Green Building Special Spotlight: Government Programs

Maryland Smart Growth ProgramSince 1997, Governor Glendening has spearheaded the nation’s most comprehensive smart growth program in the state of Maryland. The award-winning “Smart Growth and Neighborhood Conservation Program” provides incentives to attract commercial and residential growth in communities with existing infrastructure and away from undeveloped areas. [sorry this link is no longer available]In March, the governor announced that Baltimore’s largest office building – a $75 million complex called Montgomery Park – will be a green renovation of a vacant 1.3 million square foot building. The Maryland Department of the Environment will occupy 262,000 square feet of floor space. The building’s energy efficiency features such as extensive daylighting, and insulating glass and sensors, will reduce energy costs from the $2 per square foot of a typical comparable building to about 98 cents a square foot annually. Recycled materials will be used throughout the building in partitions, ceiling tiles and carpet. Collected rainwater will be used to flush toilets. Contractors expect to salvage about 75 percent of the demolition debris. Also in March, Governor Glendening signed an executive order that creates a commission to recommend criteria for a comprehensive energy conservation strategy, green buildings and for the purchase of renewable energy. […]

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John F. Kennedy University Will Be Green Top to Bottom


“Making intelligent use of sustainable building practices in the design and construction of our new campus will allow us to create a better environment in which to work and study, impact the Bay Area in a significant way by setting the example for environmentally sensitive buildings, and represent a model for whole campus construction projects worldwide,” said Charles Glasser in his President’s Green Message. John F. Kennedy University is preparing to be the first university in the U.S. to construct an entire campus using green principles, in both its buildings and academic curriculum. Working with architects Lynn Simon and the firm, Hornberger & Worstell, the university intends to meet the requirements for the highest LEED rating at its new 5-acre campus in Concord, California. Green building technologies and materials will be used to site and design the campus, its buildings and furnishings. The campus site is in downtown Concord, next to the city’s rapid transit station. The goal is for construction to begin in early 2002 and for the campus to open early in 2003; a campaign to raise capital is in progress. President Glasser made the decision after meeting with 30 peers at the President’s Meeting at Oberlin College. […]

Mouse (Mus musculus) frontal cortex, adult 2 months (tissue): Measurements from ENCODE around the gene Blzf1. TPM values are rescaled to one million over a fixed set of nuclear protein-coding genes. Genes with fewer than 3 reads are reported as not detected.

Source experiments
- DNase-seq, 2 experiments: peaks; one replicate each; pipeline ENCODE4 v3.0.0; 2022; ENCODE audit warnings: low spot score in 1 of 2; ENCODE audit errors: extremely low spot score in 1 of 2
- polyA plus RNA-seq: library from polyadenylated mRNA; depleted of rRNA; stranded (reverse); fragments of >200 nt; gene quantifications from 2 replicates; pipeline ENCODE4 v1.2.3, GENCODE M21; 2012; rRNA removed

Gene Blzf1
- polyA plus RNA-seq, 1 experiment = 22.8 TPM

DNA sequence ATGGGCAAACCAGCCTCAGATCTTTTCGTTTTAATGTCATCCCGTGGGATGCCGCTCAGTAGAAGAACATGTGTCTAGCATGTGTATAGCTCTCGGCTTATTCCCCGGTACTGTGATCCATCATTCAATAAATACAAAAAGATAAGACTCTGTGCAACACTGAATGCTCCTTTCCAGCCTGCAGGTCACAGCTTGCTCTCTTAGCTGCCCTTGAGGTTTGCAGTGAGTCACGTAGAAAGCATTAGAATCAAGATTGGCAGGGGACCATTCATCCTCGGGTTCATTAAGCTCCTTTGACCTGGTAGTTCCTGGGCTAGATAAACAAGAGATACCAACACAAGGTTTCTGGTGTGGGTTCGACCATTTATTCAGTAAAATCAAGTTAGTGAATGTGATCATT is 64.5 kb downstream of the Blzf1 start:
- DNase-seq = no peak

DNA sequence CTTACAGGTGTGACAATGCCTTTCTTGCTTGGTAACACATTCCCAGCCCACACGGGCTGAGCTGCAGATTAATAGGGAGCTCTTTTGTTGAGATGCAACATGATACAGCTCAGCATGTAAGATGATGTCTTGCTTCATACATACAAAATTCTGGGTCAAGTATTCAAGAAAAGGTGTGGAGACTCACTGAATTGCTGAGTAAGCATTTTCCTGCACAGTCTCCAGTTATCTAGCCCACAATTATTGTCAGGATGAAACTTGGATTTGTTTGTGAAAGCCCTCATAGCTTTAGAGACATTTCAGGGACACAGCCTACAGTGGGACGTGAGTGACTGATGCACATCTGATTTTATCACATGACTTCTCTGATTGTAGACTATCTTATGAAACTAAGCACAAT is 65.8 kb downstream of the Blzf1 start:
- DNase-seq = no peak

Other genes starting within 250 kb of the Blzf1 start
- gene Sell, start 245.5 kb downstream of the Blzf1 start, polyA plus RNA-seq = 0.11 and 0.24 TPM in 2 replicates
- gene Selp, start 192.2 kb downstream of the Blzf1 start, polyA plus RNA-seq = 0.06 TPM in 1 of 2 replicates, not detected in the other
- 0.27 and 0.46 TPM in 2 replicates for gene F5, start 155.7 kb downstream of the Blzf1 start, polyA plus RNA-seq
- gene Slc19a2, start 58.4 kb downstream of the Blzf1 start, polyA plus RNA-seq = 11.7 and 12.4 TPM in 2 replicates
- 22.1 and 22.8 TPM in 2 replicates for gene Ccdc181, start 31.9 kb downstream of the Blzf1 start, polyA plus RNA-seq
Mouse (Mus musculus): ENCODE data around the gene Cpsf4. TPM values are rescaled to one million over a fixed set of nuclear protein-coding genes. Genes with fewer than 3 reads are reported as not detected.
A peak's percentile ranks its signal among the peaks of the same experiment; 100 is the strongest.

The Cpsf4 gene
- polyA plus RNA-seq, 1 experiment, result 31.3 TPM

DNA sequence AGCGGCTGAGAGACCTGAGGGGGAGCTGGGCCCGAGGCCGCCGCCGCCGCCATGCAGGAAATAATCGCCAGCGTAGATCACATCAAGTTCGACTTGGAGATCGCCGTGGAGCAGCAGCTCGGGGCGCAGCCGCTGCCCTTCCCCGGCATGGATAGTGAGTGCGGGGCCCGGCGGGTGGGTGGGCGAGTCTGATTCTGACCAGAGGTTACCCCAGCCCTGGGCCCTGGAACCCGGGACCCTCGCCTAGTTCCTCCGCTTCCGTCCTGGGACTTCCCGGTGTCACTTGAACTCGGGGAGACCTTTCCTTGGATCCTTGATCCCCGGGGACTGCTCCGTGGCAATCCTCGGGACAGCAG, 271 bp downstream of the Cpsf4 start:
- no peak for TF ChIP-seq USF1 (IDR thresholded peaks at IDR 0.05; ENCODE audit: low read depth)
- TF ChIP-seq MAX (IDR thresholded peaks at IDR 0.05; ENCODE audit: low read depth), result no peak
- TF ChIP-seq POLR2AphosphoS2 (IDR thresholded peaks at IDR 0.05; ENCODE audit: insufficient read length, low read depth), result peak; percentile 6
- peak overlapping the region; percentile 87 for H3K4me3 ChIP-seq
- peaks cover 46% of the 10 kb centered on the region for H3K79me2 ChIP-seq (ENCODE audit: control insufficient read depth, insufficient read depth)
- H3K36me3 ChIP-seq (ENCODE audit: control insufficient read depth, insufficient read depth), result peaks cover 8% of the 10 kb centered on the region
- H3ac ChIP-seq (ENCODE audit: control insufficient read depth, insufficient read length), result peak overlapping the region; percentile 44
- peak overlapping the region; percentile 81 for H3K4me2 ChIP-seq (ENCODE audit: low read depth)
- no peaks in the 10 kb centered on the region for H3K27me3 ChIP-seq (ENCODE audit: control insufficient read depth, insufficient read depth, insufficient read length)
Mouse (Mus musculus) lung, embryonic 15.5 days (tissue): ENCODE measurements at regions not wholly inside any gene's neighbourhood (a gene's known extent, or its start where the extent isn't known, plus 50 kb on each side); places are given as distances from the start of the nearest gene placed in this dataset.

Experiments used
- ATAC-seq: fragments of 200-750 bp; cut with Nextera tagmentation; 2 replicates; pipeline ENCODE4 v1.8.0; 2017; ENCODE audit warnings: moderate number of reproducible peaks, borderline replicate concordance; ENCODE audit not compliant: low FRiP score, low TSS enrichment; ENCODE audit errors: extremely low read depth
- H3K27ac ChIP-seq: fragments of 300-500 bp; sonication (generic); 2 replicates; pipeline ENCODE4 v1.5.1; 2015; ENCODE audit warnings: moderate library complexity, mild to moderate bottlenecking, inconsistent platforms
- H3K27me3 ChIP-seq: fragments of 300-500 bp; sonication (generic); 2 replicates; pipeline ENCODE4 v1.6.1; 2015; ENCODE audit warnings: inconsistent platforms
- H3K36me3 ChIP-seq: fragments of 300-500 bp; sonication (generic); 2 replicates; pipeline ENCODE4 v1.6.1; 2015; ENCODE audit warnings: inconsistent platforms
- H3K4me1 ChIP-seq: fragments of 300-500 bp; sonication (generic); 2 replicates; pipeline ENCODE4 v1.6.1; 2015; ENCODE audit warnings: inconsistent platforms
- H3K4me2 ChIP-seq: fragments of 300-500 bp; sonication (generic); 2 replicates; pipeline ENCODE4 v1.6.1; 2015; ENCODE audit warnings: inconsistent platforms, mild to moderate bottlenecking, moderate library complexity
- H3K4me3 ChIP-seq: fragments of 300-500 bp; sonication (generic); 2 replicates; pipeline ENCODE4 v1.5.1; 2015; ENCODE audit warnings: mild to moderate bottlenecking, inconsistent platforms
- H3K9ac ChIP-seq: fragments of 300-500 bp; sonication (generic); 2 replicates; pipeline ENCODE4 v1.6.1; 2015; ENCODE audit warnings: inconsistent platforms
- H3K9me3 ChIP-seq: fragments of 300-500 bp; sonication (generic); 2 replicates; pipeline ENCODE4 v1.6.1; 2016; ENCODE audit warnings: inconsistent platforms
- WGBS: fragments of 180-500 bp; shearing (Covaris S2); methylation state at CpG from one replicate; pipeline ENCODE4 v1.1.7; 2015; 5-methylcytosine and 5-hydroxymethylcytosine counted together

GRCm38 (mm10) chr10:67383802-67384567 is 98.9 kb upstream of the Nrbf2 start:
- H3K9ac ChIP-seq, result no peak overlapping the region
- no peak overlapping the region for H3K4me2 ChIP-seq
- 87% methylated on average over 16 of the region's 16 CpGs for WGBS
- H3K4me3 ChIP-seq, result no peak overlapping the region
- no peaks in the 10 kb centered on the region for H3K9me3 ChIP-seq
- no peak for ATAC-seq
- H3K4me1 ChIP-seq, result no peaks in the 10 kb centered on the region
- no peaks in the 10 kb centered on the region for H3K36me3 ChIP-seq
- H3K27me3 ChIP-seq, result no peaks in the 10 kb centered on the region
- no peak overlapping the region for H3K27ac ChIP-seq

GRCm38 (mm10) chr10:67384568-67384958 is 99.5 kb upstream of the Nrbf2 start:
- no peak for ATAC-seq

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Jean Vollum Natural Capital Center, Portland, OR.


Since 1991, Ecotrust has supported the growth of regional businesses that integrate conservation and economic development. Now, the organization is redeveloping an historic warehouse in Portland into a green retail and office complex. It will serve as “a marketplace for the ideas, goods, and services of the emerging conservation economy.” The 80,000 square foot Jean Vollum Natural Capital Center is named for the philanthropist and Ecotrust board member whose $2.5 million gift enabled the building’s purchase. A $2 million low-interest loan from the Ford Foundation is helping to finance the $12 million project. Space will be leased to companies and organizations that focus on conservation. 80 percent of the space is leased; opening ceremonies are planned for this summer. Patagonia, a leading sustainable business, will be the retail anchor. The building will house Ecotrust’s headquarters, the Wild Salmon Center, ShoreBank Pacific, the Certified Forest Products Council and Progressive Investment Management. The Natural Capital Center is in Portland’s emerging Pearl District, an area targeted for dense redevelopment as part of a regional smart growth strategy. It will be home to 15,000 new residents. The Portland Streetcar, which starts operating this summer, will stop directly in front of the building.The building is […]

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In Search of High Performance Buildings


Do you have a commercial building that might be a good candidate for ‘high performance’? The picture at the right is the Real Goods high performance building in Hopland, CA. The U.S.Department of Energy is looking for commercial developments in the design phase that might qualify as High Performance Buildings demonstration projects. Steven Winter Associates (SWA) is under contract with the DOE to identify and consult to commercial building project teams. Potential clients must be interested in incorporating high-performance practices including energy and water conservation, resource-efficient materials, indoor air quality, recycled waste programs, state-of-the- art HVAC systems, fuel cells, photovoltaics, or low-impact landscaping. SWA is consulting on three projects in different parts of the country: a public library in Chicago that is building a green roof, recycled building materials, and extensive daylighting; a prototype office building for a major developer in Boston that will have reusable/recyclable interior materials and finishes, and advanced mechanical/electrical/plumbing systems with raised floor distribution; and a mixed use commercial/residential building on a site in Arizona that may incorporate PV panels, solar water heating, water harvesting, and a water-source heat pump system. Contact Mike Crosbie, SWA:[sorry this link is no longer available]

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